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decided: February 28, 1977.



Wayne R. Cromie, I. Harry Checchio, Philadelphia, for appellant.

F. Emmett Fitzpatrick, Dist. Atty., Steven H. Goldblatt, Asst. Dist. Atty., Chief, Appeals Div., Maxine J. Stotland, Philadelphia, for appellee.

Jones, C. J., and Eagen, O'Brien, Roberts, Pomeroy, Nix and Manderino, JJ. Manderino, J., filed a dissenting opinion.

Author: Per Curiam

[ 471 Pa. Page 221]


Appellant was convicted of murder of the first degree after a jury trial. Posttrial motions were denied and appellant was sentenced to life imprisonment.

Appellant raises six issues on appeal: (1) the sufficiency of the evidence to sustain the verdict; (2) the admission of testimony regarding the lighting conditions at the scene of the crime; (3) the manner of impeachment of a defense witness; (4) denial of appellant's challenge for cause of a juror; (5) the validity of his indictment; and (6) failure to suppress his admissions to the police.

Appellant waived the last two issues because he did not raise them in post-trial motions. E. g., Commonwealth v. Kearney, 459 Pa. 603, 606, 331 A.2d 156, 157 (1975). Moreover, appellant has new appellate counsel who has not raised the issue of the ineffective assistance of trial counsel for failure to preserve these claims for appellate review. See Commonwealth v. Dancer, 460 Pa. 95, 331 A.2d 435 (1975).

An examination of the record demonstrates that appellant's remaining claims are without merit and that the evidence is sufficient to sustain the verdict.

Judgment of sentence affirmed.

MANDERINO, Justice (dissenting).

I dissent. Appellant contends that, during voir dire, the trial court erred in denying his challenge for cause of

[ 471 Pa. Page 222]

    the wife of the Chief Police Inspector of the City of Philadelphia. I agree. Due process considerations require that an accused be accorded a fair trial "by a panel of impartial and 'indifferent' jurors." Commonwealth v. Harkins, 459 Pa. 196, 199, 328 A.2d 156, 157 (1974). In Harkins, we continued, saying:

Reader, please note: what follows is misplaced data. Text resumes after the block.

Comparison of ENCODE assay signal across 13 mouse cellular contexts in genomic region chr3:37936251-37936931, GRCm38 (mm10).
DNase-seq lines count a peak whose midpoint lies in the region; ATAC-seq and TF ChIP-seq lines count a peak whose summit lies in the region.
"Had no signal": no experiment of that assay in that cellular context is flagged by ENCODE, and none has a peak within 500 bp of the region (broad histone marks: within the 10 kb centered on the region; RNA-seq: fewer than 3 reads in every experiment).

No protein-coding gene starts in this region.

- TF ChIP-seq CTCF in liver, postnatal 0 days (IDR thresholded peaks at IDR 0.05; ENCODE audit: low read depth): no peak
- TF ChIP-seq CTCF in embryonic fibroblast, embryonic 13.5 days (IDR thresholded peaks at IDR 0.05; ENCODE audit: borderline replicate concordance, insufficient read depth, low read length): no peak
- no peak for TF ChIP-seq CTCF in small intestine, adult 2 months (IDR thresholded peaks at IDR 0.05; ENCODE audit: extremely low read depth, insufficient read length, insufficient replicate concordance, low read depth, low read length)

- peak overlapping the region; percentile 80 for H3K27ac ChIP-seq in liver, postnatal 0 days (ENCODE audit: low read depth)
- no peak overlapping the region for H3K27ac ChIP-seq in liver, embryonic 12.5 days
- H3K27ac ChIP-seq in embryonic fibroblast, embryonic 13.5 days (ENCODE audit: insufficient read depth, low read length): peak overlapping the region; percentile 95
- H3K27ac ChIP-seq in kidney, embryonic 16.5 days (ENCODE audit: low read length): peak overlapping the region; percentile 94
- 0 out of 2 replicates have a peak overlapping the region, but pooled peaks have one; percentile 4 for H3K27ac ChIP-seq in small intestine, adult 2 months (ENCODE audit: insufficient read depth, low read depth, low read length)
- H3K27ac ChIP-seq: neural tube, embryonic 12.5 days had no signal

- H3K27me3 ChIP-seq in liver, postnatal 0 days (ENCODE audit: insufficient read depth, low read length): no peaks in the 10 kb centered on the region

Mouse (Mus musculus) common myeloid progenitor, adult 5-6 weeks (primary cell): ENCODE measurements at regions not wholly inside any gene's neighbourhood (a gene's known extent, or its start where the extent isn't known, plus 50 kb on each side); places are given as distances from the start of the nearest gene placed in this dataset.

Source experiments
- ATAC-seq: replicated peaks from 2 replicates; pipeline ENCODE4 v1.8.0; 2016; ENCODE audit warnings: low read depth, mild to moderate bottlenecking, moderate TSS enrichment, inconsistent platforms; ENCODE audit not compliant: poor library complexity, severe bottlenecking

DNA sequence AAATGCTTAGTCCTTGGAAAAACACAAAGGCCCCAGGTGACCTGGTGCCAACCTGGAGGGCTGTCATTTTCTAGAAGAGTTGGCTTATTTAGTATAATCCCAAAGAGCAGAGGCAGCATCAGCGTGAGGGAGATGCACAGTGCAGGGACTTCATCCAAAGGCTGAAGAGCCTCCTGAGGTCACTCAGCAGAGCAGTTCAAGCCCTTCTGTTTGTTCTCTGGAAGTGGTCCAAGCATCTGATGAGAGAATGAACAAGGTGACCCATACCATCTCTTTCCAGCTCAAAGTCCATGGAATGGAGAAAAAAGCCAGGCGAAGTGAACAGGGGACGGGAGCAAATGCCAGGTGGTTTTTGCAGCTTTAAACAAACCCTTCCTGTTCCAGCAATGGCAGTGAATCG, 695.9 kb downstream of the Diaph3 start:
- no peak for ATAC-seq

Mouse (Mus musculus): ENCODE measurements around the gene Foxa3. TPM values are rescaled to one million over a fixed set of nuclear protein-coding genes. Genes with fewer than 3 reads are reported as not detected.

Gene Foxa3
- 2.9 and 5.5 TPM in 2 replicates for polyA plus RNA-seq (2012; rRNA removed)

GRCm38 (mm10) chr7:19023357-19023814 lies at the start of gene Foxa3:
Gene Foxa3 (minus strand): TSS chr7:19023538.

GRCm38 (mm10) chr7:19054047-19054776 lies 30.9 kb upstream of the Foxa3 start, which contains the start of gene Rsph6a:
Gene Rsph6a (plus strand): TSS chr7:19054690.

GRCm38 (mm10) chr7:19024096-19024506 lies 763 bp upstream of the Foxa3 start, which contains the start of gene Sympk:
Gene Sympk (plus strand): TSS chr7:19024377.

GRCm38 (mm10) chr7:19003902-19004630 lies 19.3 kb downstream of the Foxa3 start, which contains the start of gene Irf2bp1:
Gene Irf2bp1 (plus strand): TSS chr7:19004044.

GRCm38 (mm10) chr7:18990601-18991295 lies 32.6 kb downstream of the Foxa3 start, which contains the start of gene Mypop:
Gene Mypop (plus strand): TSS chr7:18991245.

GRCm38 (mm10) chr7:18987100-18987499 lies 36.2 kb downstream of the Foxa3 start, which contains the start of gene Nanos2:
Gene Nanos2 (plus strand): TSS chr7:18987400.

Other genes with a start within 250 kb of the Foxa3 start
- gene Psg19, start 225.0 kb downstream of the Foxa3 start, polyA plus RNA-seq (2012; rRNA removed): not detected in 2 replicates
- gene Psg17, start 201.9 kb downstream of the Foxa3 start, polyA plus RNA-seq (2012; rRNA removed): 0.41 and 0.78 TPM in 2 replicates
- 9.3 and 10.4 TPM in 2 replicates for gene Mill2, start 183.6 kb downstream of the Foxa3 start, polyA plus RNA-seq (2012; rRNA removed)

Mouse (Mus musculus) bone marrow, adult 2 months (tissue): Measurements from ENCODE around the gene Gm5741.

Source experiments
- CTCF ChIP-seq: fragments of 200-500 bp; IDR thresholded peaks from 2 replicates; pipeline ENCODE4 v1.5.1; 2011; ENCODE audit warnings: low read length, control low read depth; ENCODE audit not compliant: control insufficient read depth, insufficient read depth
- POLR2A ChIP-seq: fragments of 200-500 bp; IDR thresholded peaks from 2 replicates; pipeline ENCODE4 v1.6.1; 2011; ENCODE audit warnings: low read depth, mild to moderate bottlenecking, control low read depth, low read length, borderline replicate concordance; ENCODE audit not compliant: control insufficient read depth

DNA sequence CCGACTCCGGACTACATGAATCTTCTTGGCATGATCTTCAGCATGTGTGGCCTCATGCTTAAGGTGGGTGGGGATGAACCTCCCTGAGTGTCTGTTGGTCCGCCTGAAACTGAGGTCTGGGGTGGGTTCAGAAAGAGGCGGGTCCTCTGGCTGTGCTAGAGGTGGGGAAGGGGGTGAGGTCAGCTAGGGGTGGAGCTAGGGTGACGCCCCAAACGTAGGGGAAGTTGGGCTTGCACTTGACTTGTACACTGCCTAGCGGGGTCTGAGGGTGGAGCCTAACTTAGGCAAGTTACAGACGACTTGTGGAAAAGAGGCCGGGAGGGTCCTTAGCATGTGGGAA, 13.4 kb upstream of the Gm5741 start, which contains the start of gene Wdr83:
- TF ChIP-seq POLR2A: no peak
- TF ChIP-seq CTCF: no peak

"'Impartiality is not a technical conception. It is a state of mind. For the ascertainment of this mental attitude of appropriate indifference, the Constitution lays down no particular tests and procedure is not chained to any ancient and artificial formula.' United States v. Wood, 299 U.S. 123, 145-146, 57 S.Ct. 177, 185, 81 L.Ed. 78, 88 (1936). 'The theory of our system is that the conclusions to be reached in a case will be induced only by evidence and argument in open court, and not by any outside influence, whether of private talk or public print.' Patterson v. Colorado, 205 U.S. 454, 462, 27 S.Ct. 556, 558, 51 L.Ed. 879, 881 (1907)."

Id. at 199, 328 A.2d at 157.

Prosecution witnesses in this case were members of the same police department as the juror's husband. The record discloses that her husband was the Chief Police Inspector of the Philadelphia Police Detectives, and that he shared office space with the Chief Inspector of the Homicide Detectives. Furthermore, the record reveals that the juror and her husband often socialized with the Chief of the Homicide Detectives and his wife. Because of her husband's position, and because of the various social ties existing between the potential juror and other members of the police force and their families, the possibility that the juror would have unconscious prejudices causing her to unwittingly favor the prosecution is great in this case.


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